Editor’s Note: A recent development has been discovered from an email from one of the game characters. Apparently, there will be a live event for this game somewhere in the state of North Carolina in the United States, at some time tomorrow. We will continue to update this article if more concrete information becomes available.
Editor’s Note #2: The game came to a disappointing end before any sort of real world interaction was to take place. For more details on the first ARG casualty of 2006, see this post at UnFiction.
Travel back with me to the early days of November, when the air was crisp, the leaves were turning, and Adrian Hon (of Mind Candy and Perplex City fame) was giving a talk about ARGs at the Montreal International Game Summit. Bursting with optimistic joy, I set out early that morning, got hopelessly lost, wandered around in befuddlement for an hour, concluded that the address I was looking for didn’t actually exist, and eventually was directed to the right location, at which point the ARG gods decided that they’d mocked me enough for one day, because I arrived just in time to catch the beginning of Adrian’s presentation.
“Through the Rabbit Hole: The History and Potential of Alternate Reality Gaming”
The long–awaited Orbital Colony took off last week with a stealthy launch during ARGFest NYC. Attendees of the convention found, within their welcome envelopes, a rather bizarre credit card advertisement that promised to send their credit “into outer space!”
The embedded puzzle (what? of course there was an embedded puzzle!) led players to the Orbicon Corporation, a company dedicated to the noble task of building a space elevator and bringing humanity to the stars. They’re holding a “Name that Rock!” contest, so if you want to get involved, why not enter? There might even be a few rock puns that haven’t yet been made.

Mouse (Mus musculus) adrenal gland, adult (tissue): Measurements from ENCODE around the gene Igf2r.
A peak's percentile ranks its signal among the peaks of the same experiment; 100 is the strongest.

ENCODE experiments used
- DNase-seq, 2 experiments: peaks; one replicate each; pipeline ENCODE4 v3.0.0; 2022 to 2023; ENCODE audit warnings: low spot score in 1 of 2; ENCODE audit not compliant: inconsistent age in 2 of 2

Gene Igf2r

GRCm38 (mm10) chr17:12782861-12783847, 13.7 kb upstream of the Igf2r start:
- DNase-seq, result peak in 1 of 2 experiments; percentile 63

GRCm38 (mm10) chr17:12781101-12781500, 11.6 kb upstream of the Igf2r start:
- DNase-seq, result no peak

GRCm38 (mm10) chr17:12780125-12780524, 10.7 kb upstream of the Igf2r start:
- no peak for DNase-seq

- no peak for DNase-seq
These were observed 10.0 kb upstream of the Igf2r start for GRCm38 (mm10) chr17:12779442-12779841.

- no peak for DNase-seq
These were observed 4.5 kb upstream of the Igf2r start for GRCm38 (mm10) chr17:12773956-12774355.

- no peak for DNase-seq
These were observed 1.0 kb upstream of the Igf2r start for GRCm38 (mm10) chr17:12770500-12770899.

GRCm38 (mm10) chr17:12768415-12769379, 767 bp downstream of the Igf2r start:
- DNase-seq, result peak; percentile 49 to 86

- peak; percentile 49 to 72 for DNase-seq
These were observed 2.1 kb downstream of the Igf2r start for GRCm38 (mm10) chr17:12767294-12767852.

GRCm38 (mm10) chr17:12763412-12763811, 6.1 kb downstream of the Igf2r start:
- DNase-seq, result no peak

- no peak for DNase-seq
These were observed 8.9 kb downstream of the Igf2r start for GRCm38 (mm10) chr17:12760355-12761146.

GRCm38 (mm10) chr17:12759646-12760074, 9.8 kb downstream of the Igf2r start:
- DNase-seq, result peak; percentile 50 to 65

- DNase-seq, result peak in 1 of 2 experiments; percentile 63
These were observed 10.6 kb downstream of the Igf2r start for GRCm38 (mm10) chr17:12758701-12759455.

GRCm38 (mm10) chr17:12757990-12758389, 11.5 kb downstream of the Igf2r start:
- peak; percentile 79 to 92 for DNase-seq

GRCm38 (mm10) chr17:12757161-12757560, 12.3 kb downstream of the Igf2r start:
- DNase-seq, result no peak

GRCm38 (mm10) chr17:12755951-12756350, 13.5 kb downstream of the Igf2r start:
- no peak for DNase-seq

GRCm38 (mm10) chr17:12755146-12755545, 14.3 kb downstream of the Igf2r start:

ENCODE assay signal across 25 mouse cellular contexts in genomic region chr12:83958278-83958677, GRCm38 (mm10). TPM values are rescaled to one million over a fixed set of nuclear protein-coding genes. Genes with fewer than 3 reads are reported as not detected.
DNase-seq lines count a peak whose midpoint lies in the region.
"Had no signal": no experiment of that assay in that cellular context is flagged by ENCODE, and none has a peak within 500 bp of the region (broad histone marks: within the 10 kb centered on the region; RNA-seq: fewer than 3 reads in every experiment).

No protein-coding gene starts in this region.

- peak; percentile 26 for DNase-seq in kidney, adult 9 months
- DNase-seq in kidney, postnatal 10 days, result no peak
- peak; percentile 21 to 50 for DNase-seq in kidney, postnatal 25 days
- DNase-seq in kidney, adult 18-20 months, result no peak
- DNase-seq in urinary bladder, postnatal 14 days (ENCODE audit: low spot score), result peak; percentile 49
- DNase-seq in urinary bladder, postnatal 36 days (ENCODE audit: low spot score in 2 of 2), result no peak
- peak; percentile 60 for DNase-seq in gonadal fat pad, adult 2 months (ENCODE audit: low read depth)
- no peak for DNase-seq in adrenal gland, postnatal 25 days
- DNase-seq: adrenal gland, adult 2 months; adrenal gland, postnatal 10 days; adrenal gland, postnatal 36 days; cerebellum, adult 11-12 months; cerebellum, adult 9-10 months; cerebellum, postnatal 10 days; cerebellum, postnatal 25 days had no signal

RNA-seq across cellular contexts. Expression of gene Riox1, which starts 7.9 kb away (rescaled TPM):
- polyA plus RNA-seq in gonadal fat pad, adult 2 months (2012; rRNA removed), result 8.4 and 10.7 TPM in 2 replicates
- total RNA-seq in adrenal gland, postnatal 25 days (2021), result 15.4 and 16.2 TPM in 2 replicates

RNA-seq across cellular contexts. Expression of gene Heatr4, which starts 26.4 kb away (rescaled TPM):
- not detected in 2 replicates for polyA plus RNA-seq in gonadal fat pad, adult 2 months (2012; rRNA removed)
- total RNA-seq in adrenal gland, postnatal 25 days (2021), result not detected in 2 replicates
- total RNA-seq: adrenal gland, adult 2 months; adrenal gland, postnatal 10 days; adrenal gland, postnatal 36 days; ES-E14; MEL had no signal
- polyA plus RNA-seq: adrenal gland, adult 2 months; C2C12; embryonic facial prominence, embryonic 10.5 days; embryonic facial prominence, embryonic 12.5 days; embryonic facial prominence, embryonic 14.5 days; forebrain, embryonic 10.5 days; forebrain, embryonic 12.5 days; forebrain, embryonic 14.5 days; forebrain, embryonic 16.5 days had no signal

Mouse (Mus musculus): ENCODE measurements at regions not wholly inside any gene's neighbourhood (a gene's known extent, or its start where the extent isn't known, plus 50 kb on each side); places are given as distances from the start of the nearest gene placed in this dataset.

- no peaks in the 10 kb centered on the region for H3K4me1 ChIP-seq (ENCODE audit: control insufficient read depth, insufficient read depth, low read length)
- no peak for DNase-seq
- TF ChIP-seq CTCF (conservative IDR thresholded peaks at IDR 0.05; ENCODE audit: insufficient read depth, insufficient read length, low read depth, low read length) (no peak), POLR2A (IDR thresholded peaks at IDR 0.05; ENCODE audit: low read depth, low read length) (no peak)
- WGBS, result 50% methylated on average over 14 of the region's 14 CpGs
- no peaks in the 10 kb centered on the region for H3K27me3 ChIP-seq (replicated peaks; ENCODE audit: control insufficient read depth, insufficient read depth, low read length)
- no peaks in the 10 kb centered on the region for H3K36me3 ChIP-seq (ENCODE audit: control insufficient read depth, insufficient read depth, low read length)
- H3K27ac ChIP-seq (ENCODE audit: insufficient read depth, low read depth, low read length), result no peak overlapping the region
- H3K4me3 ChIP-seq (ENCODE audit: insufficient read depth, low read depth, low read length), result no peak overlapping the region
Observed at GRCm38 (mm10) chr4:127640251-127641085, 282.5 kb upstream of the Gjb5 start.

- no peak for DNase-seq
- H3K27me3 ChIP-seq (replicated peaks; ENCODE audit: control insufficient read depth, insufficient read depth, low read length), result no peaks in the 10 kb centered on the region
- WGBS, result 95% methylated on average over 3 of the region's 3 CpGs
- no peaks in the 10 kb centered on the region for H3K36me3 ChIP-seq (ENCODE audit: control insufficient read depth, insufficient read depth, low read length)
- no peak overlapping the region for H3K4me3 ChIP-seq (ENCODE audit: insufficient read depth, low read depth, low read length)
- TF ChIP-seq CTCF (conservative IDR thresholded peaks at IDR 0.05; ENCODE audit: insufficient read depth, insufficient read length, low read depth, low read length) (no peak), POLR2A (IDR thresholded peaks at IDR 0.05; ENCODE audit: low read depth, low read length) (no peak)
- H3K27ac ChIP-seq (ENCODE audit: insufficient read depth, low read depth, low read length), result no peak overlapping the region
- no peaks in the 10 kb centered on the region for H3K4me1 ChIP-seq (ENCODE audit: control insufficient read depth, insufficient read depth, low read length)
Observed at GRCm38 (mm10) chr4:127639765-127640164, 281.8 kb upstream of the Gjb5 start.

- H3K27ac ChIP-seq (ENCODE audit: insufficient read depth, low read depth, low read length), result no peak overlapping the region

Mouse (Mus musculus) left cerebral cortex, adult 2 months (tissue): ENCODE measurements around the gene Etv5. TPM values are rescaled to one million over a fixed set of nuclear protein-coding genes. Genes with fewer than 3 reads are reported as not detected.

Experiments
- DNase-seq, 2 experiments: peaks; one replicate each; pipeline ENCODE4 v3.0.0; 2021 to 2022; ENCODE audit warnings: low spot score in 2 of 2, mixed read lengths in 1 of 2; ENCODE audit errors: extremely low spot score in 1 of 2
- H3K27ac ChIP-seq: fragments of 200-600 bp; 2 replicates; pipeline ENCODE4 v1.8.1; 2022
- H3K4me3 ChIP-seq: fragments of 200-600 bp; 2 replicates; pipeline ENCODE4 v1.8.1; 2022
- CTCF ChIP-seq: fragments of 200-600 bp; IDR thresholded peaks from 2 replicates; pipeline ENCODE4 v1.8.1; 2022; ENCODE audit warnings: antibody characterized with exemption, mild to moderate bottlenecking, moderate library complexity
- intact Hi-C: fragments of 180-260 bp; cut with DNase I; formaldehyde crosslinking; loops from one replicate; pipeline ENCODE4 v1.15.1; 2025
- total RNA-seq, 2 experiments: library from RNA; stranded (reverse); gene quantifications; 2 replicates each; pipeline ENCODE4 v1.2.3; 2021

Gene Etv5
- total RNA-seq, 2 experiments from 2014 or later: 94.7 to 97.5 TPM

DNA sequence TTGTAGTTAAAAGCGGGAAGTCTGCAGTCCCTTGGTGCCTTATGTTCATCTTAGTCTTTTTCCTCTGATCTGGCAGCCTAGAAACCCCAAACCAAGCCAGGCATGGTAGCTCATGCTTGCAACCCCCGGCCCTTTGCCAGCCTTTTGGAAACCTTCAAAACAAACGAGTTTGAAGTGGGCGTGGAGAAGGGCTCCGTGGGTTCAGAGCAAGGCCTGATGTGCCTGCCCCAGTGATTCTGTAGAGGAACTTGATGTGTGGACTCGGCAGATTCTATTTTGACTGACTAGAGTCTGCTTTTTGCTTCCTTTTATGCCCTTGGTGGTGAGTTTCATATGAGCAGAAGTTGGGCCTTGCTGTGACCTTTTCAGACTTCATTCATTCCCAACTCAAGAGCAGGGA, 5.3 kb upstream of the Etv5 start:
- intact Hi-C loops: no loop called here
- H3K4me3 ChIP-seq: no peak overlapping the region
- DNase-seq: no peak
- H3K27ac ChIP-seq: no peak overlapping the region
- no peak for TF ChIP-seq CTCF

Initially envisioned as a training ground for new PMs, Orbital Colony appears to have grown into a full-fledged ARG sometime during its two years of development. The project’s meta page has more information on its unusual history.
Discussion at Unfiction
Chat (irc) in #orbital
The video game industry is at it again, with an ARG-like immersive advertising campaign for the newly-released Cold Winter. Players came across freesterling.com, which contained pleas for help from a man named Robert Sterling.
Robert had reason to believe that his brother Andrew was a British spy who had been kidnapped by Chinese agents, but he couldn’t get the British government to help or even admit to any knowledge of the situation. Quite a mess for the anxious Robert, who had gotten his hands on videos of Andrew being kidnapped and then interrogated.
He asked readers to sign a petition to get help for Andrew. The website has since come clean about its real purpose, but it still hosts the videos and a message from Robert. Andrew the spy is the main character of Cold Winter, which begins with him having to escape Chinese captivity.
The campaign was run by Making Waves, which styles itself as a “youth marketing agency” that uses “experience” as its advertising medium.